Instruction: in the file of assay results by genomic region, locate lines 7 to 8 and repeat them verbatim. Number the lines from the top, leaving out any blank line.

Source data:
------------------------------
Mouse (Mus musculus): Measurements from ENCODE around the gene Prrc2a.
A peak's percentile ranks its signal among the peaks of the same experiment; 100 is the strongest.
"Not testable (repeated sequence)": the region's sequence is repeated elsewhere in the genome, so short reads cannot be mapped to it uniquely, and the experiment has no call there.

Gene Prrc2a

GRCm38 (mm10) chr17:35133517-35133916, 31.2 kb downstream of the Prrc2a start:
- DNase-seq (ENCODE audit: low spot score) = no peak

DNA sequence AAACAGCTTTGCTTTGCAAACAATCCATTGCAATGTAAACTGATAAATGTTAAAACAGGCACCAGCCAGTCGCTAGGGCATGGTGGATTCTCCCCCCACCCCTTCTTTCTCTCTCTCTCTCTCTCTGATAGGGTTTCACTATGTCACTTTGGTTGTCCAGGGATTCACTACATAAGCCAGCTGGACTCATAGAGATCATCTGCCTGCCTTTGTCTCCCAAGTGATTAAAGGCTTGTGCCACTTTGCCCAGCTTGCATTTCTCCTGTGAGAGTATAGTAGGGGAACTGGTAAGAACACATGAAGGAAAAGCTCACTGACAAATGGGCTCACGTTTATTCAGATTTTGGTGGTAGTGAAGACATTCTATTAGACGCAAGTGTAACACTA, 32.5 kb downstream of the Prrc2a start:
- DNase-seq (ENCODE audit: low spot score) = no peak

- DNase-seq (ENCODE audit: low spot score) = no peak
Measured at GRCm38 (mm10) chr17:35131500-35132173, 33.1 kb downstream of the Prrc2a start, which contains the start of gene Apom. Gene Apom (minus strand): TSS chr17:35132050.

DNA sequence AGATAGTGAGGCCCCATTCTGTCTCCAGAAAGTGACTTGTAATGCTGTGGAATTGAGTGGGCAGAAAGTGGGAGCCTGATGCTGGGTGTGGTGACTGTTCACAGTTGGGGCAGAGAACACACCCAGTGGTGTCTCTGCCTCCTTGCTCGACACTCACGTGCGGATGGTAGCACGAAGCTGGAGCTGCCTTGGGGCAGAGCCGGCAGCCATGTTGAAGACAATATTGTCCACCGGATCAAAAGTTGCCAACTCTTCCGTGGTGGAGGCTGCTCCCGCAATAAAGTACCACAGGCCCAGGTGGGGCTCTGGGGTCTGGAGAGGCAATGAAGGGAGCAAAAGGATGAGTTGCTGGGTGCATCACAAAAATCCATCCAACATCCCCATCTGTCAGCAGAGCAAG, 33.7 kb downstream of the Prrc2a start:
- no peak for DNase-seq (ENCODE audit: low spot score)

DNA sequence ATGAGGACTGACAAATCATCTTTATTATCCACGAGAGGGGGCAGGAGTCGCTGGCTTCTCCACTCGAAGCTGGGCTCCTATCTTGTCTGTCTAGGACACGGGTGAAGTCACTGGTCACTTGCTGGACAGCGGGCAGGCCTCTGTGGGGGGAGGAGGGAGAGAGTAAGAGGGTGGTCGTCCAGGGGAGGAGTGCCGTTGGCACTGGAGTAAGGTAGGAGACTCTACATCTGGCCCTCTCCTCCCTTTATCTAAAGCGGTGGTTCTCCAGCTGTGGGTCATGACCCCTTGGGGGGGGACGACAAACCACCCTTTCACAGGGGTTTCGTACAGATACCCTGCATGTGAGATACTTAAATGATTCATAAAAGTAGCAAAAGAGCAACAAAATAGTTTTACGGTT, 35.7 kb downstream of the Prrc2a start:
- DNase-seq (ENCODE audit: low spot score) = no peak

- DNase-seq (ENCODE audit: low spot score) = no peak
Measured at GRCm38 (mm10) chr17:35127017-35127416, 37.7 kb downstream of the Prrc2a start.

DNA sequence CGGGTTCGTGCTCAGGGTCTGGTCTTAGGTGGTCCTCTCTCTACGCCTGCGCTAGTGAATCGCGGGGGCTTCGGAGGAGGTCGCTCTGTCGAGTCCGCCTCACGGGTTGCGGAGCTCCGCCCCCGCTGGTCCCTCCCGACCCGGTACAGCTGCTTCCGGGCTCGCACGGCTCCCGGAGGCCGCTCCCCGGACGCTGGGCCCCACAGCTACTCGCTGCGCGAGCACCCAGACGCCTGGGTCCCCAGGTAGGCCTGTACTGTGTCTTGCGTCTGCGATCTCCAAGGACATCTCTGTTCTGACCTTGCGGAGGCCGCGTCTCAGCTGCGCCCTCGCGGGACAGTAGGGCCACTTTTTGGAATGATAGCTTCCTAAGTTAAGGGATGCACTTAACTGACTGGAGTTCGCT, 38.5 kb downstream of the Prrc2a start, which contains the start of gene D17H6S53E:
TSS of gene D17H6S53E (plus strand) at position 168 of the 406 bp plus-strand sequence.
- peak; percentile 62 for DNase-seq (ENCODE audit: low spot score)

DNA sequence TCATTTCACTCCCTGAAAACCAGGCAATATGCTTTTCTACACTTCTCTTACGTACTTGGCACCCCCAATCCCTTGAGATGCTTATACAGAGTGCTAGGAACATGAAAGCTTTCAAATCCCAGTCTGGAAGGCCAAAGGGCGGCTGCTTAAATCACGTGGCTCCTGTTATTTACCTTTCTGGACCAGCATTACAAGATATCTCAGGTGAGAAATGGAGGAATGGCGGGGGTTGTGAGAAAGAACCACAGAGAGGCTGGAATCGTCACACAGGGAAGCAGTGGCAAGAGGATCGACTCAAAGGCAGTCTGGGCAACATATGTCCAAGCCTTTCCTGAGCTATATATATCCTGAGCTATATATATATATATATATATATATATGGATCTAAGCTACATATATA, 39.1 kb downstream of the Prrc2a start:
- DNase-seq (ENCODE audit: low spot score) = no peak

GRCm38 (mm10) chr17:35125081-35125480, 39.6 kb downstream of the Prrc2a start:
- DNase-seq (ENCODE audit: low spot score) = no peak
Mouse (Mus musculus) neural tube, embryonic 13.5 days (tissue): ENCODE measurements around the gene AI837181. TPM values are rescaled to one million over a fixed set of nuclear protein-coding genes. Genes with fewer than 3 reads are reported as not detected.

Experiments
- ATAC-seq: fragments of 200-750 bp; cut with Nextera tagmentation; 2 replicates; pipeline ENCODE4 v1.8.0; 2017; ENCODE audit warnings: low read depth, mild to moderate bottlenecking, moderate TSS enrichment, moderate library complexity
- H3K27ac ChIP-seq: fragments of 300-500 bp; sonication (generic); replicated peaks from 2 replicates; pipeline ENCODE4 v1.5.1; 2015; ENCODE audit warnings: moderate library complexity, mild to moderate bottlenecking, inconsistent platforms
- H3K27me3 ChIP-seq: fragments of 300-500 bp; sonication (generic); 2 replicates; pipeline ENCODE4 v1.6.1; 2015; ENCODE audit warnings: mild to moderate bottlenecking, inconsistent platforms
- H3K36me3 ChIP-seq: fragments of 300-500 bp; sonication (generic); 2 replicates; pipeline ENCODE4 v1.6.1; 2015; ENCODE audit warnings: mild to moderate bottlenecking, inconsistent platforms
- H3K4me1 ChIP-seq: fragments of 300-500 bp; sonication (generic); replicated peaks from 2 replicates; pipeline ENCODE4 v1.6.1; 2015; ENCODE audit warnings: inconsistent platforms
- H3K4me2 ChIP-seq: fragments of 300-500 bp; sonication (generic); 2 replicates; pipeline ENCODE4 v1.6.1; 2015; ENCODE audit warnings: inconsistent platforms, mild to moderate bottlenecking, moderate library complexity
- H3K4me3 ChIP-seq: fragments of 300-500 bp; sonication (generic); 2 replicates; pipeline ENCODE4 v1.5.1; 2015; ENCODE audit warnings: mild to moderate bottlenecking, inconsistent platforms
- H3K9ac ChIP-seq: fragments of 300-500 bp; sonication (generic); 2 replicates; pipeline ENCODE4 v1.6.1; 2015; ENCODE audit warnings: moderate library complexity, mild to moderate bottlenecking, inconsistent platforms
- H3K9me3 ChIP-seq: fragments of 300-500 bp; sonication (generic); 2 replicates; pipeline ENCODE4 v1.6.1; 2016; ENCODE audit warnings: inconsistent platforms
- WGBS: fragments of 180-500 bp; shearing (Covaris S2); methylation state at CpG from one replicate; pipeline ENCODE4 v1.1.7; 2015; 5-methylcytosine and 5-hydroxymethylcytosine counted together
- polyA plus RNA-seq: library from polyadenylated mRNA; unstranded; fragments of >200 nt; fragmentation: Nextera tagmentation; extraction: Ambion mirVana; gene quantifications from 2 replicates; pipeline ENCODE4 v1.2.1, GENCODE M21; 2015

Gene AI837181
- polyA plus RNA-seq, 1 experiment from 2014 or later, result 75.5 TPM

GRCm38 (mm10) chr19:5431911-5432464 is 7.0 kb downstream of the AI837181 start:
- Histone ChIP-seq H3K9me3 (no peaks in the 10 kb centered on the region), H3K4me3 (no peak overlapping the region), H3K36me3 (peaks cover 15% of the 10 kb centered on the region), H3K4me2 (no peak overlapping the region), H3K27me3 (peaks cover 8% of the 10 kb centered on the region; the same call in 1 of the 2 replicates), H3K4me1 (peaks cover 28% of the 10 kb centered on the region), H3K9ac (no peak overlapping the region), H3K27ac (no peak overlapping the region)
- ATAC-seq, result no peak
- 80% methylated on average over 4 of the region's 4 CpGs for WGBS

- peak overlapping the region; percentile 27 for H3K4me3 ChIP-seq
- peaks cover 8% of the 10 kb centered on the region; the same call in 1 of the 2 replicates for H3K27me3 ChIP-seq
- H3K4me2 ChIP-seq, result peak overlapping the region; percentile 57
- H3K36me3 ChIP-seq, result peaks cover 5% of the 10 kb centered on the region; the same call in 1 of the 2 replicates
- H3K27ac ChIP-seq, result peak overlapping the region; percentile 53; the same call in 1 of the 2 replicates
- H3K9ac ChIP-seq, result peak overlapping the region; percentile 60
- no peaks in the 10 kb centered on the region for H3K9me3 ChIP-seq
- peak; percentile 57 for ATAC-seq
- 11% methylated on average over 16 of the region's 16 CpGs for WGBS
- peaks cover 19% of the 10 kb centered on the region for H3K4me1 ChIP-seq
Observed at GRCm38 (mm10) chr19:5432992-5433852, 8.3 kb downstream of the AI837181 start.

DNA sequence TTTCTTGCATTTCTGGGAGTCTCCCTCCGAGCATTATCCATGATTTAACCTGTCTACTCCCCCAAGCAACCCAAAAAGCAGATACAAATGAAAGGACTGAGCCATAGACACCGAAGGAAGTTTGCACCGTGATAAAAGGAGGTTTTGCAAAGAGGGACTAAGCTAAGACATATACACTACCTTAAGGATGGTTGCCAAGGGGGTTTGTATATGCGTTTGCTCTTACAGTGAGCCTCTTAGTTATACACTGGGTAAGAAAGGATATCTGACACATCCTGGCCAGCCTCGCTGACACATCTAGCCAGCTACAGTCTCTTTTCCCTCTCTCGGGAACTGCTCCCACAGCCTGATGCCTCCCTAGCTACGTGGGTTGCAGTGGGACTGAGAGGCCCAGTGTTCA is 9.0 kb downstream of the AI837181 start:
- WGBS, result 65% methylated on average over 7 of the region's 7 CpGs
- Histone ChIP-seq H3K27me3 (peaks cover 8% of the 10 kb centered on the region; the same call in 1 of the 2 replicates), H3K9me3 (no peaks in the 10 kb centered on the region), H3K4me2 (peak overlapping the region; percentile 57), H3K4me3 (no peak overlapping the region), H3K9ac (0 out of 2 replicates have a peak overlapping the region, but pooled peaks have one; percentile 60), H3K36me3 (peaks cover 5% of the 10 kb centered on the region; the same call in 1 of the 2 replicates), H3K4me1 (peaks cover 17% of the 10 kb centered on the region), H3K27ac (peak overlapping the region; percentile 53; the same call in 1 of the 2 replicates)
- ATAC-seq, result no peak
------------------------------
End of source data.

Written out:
DNA sequence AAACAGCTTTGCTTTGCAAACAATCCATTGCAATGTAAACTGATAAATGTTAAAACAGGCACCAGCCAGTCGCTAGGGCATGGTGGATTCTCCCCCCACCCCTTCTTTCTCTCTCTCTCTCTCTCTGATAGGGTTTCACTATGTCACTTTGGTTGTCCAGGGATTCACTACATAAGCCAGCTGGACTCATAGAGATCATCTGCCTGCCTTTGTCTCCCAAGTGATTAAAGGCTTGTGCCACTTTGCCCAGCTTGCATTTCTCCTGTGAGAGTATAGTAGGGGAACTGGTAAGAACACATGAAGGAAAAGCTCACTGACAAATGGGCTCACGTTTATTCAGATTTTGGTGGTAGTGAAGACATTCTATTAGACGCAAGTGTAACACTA, 32.5 kb downstream of the Prrc2a start:
- DNase-seq (ENCODE audit: low spot score) = no peak